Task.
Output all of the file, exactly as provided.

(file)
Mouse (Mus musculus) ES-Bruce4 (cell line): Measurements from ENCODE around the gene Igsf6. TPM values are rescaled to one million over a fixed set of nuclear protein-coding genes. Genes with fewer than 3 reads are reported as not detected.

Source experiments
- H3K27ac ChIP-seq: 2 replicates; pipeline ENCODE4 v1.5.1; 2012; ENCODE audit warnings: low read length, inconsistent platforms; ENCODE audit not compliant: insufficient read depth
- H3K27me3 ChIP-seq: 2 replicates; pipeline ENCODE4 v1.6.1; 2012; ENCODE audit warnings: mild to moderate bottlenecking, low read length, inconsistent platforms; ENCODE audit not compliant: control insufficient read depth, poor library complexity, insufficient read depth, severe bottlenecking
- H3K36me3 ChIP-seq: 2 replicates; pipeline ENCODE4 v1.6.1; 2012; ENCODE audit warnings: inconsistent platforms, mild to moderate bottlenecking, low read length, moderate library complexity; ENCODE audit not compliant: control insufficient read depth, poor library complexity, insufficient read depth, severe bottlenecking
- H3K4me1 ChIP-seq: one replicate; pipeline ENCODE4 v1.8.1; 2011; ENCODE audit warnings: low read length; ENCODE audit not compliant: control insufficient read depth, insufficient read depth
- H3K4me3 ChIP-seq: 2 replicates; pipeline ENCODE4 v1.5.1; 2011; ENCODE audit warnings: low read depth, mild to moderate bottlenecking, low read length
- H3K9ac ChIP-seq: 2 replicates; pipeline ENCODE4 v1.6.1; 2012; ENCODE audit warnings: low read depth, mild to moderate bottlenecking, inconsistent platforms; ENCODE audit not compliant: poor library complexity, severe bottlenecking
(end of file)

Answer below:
Mouse (Mus musculus) ES-Bruce4 (cell line): Measurements from ENCODE around the gene Igsf6. TPM values are rescaled to one million over a fixed set of nuclear protein-coding genes. Genes with fewer than 3 reads are reported as not detected.

Source experiments
- H3K27ac ChIP-seq: 2 replicates; pipeline ENCODE4 v1.5.1; 2012; ENCODE audit warnings: low read length, inconsistent platforms; ENCODE audit not compliant: insufficient read depth
- H3K27me3 ChIP-seq: 2 replicates; pipeline ENCODE4 v1.6.1; 2012; ENCODE audit warnings: mild to moderate bottlenecking, low read length, inconsistent platforms; ENCODE audit not compliant: control insufficient read depth, poor library complexity, insufficient read depth, severe bottlenecking
- H3K36me3 ChIP-seq: 2 replicates; pipeline ENCODE4 v1.6.1; 2012; ENCODE audit warnings: inconsistent platforms, mild to moderate bottlenecking, low read length, moderate library complexity; ENCODE audit not compliant: control insufficient read depth, poor library complexity, insufficient read depth, severe bottlenecking
- H3K4me1 ChIP-seq: one replicate; pipeline ENCODE4 v1.8.1; 2011; ENCODE audit warnings: low read length; ENCODE audit not compliant: control insufficient read depth, insufficient read depth
- H3K4me3 ChIP-seq: 2 replicates; pipeline ENCODE4 v1.5.1; 2011; ENCODE audit warnings: low read depth, mild to moderate bottlenecking, low read length
- H3K9ac ChIP-seq: 2 replicates; pipeline ENCODE4 v1.6.1; 2012; ENCODE audit warnings: low read depth, mild to moderate bottlenecking, inconsistent platforms; ENCODE audit not compliant: poor library complexity, severe bottlenecking